And are you still just dishing out the dairy?
Square UK, a card payment company, has released its first ever Coffee Shop Report. With its reach direct into customer spending at independent coffee shops all around the UK, the company’s research is based on sales data rather than relying on any human recollection of facts and figures. So, what’s the most popular coffee in your coffee shop, and does it tally with Square’s average findings? It is… (insert your own drum roll here) … the latte. That’s didn’t really come as a surprise to us and it probably won’t have to you, either.
What did surprise us, though, was the second-most popular hot drink served up in independent coffee shops. It’s tea. Is that the experience in your café? And if it isn’t, does that mean you ought to pay a little more attention to that most archetypally British of drinks?
We think so. We’re a supplier of leased commercial coffee machines, with little vested interest in the popularity of tea, but we still drink the stuff like it’s going out of fashion. Which it clearly isn’t. But we’re not connoisseurs of tea, which is why the most expensive drink in the typical coffee shop came as a surprise to us too: the matcha. Matcha is essentially powdered green tea. It’s been labelled a superfood, because of its enormously high antioxidant content. And it costs an average £4.34 to consumers in coffee shops around the country. That’s a relatively big spend for a single drink. All those speciality tea shops opening up may well be onto something… For those independent coffee shops looking to shake things up a little, expanding your hot beverage range into tea territory may be a profitable move.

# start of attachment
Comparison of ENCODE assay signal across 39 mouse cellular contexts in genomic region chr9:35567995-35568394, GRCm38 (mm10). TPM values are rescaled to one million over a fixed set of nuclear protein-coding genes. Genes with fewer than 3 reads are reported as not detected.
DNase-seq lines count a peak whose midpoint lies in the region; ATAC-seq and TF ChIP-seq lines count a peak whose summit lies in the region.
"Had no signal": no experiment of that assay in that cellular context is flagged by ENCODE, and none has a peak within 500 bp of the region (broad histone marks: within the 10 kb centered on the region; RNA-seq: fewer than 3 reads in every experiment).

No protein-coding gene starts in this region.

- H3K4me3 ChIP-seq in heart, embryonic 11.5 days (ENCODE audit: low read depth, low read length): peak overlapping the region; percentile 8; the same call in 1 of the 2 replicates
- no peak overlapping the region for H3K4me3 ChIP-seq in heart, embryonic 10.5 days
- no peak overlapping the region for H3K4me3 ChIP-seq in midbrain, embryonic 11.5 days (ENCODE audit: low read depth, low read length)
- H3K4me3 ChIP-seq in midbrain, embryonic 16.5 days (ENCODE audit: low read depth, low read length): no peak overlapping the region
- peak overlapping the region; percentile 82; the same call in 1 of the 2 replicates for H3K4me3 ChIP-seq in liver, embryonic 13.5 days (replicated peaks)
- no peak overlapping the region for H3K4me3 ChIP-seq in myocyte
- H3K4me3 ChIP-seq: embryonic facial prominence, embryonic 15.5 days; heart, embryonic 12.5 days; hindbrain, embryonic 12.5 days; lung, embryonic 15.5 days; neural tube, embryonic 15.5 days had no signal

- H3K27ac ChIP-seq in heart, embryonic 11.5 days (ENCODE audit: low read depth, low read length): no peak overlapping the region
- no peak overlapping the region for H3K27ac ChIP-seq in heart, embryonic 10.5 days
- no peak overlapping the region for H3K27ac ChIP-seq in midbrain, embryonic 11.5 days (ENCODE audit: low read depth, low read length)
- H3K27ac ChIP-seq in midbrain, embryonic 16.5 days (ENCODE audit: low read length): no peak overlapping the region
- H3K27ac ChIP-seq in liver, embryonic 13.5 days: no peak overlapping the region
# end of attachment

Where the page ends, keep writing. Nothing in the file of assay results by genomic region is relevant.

The third, fourth, fifth and sixth most popular coffee shop drinks are exactly what we’d expected, though: Americano, flat white, cappuccino and the good old-fashioned filter.
Peak sales in coffee shops are between 10am and 11am, according to the report, which tells us that it’s not about the lunchtime rush, or picking up a pick-me-up before work. It’s all about shopping trips, social time, freelancing out of home, and safe middle-ground meetings. Extra evidence, if you will, that providing the right interior seating and facilities (like power points and free WiFi) could add invaluable reason for visitors to spend time in your coffee shop.
We haven’t forgotten about our dairy subheading. Is cows’ milk the only milk you offer in your coffee shop? If so, you’re behind the curve. Square’s report reveals what we’ve heard from other quarters: plant-based milks are gaining in popularity fast, in retail and out-of-home sales. This research claims that almond milk and oat milk sales have enjoyed 4x growth year-on-year. That’s a consistent trend that your coffee shop might do well to keep pace with.